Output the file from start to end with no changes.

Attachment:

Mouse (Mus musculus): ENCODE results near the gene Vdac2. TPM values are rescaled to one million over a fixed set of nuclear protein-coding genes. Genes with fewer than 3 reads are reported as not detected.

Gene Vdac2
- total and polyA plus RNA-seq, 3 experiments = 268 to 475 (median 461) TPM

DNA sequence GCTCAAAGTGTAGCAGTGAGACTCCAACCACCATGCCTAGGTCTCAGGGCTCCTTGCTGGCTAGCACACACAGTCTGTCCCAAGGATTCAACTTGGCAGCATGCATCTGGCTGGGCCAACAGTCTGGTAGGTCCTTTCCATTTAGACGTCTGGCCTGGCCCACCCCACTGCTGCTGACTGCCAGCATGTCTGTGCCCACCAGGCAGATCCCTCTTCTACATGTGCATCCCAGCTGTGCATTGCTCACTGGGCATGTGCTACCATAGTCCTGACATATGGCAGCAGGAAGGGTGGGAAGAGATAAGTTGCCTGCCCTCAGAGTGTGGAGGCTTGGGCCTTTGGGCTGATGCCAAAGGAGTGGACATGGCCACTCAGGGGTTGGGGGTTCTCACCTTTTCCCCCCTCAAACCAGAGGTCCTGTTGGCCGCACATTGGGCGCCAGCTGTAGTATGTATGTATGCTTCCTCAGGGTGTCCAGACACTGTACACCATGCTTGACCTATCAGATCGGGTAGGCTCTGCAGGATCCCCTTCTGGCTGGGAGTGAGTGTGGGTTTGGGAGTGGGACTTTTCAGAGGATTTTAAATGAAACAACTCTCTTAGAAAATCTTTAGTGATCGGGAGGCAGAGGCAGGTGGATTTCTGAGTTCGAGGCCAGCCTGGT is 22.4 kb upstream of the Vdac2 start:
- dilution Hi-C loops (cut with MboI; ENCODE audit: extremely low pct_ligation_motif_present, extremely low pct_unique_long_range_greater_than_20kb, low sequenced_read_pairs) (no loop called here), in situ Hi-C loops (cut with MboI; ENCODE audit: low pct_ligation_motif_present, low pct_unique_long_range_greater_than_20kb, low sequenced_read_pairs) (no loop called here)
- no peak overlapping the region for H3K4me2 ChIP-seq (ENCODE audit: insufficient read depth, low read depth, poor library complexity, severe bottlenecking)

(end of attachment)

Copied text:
Mouse (Mus musculus): ENCODE results near the gene Vdac2. TPM values are rescaled to one million over a fixed set of nuclear protein-coding genes. Genes with fewer than 3 reads are reported as not detected.

Gene Vdac2
- total and polyA plus RNA-seq, 3 experiments = 268 to 475 (median 461) TPM

DNA sequence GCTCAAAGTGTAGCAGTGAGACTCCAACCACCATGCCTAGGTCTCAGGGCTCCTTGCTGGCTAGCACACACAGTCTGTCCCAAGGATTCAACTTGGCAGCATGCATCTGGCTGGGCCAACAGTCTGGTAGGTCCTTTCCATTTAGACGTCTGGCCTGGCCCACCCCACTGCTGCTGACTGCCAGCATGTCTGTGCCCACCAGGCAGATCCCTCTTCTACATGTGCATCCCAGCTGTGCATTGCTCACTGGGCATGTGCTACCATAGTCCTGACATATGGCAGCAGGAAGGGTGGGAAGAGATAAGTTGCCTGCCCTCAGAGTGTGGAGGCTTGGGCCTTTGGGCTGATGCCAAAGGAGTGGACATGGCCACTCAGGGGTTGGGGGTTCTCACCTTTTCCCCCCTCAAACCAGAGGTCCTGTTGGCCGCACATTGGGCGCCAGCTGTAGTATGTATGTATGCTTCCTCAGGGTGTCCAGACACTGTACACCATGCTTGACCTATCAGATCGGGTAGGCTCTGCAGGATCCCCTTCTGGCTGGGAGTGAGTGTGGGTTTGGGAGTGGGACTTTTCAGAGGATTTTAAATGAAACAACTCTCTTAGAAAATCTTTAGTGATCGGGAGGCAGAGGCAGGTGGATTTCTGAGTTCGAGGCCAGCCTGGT is 22.4 kb upstream of the Vdac2 start:
- dilution Hi-C loops (cut with MboI; ENCODE audit: extremely low pct_ligation_motif_present, extremely low pct_unique_long_range_greater_than_20kb, low sequenced_read_pairs) (no loop called here), in situ Hi-C loops (cut with MboI; ENCODE audit: low pct_ligation_motif_present, low pct_unique_long_range_greater_than_20kb, low sequenced_read_pairs) (no loop called here)
- no peak overlapping the region for H3K4me2 ChIP-seq (ENCODE audit: insufficient read depth, low read depth, poor library complexity, severe bottlenecking)